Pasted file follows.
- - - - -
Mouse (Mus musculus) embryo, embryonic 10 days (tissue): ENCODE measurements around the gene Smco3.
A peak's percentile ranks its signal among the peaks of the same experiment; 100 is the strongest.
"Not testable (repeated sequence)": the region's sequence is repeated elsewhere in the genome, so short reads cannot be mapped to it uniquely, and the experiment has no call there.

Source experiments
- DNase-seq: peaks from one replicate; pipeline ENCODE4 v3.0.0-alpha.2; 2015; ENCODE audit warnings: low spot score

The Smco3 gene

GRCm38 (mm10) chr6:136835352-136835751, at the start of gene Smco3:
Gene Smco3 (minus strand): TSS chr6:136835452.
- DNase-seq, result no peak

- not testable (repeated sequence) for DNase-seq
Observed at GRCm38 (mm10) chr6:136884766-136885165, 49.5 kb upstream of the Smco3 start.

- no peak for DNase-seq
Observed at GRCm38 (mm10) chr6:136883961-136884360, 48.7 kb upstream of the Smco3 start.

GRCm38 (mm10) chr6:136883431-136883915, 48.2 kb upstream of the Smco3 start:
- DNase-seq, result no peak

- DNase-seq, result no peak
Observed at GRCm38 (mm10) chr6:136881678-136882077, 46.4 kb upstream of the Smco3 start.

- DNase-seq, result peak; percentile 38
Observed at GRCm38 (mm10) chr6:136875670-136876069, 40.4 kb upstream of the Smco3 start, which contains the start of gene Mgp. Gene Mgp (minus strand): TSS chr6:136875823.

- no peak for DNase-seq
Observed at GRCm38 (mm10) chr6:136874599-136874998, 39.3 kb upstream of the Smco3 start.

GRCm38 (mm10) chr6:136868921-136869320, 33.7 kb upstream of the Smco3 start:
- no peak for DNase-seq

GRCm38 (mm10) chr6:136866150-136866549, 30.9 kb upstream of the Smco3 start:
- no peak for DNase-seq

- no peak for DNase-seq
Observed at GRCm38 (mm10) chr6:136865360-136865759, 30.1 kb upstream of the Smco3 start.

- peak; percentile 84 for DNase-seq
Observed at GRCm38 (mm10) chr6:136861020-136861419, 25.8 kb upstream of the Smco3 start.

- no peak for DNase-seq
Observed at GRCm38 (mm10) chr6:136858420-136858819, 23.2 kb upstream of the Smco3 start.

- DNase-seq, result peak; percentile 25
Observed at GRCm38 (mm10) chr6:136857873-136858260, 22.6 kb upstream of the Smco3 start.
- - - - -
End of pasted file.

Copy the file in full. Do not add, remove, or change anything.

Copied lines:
Mouse (Mus musculus) embryo, embryonic 10 days (tissue): ENCODE measurements around the gene Smco3.
A peak's percentile ranks its signal among the peaks of the same experiment; 100 is the strongest.
"Not testable (repeated sequence)": the region's sequence is repeated elsewhere in the genome, so short reads cannot be mapped to it uniquely, and the experiment has no call there.

Source experiments
- DNase-seq: peaks from one replicate; pipeline ENCODE4 v3.0.0-alpha.2; 2015; ENCODE audit warnings: low spot score

The Smco3 gene

GRCm38 (mm10) chr6:136835352-136835751, at the start of gene Smco3:
Gene Smco3 (minus strand): TSS chr6:136835452.
- DNase-seq, result no peak

- not testable (repeated sequence) for DNase-seq
Observed at GRCm38 (mm10) chr6:136884766-136885165, 49.5 kb upstream of the Smco3 start.

- no peak for DNase-seq
Observed at GRCm38 (mm10) chr6:136883961-136884360, 48.7 kb upstream of the Smco3 start.

GRCm38 (mm10) chr6:136883431-136883915, 48.2 kb upstream of the Smco3 start:
- DNase-seq, result no peak

- DNase-seq, result no peak
Observed at GRCm38 (mm10) chr6:136881678-136882077, 46.4 kb upstream of the Smco3 start.

- DNase-seq, result peak; percentile 38
Observed at GRCm38 (mm10) chr6:136875670-136876069, 40.4 kb upstream of the Smco3 start, which contains the start of gene Mgp. Gene Mgp (minus strand): TSS chr6:136875823.

- no peak for DNase-seq
Observed at GRCm38 (mm10) chr6:136874599-136874998, 39.3 kb upstream of the Smco3 start.

GRCm38 (mm10) chr6:136868921-136869320, 33.7 kb upstream of the Smco3 start:
- no peak for DNase-seq

GRCm38 (mm10) chr6:136866150-136866549, 30.9 kb upstream of the Smco3 start:
- no peak for DNase-seq

- no peak for DNase-seq
Observed at GRCm38 (mm10) chr6:136865360-136865759, 30.1 kb upstream of the Smco3 start.

- peak; percentile 84 for DNase-seq
Observed at GRCm38 (mm10) chr6:136861020-136861419, 25.8 kb upstream of the Smco3 start.

- no peak for DNase-seq
Observed at GRCm38 (mm10) chr6:136858420-136858819, 23.2 kb upstream of the Smco3 start.

- DNase-seq, result peak; percentile 25
Observed at GRCm38 (mm10) chr6:136857873-136858260, 22.6 kb upstream of the Smco3 start.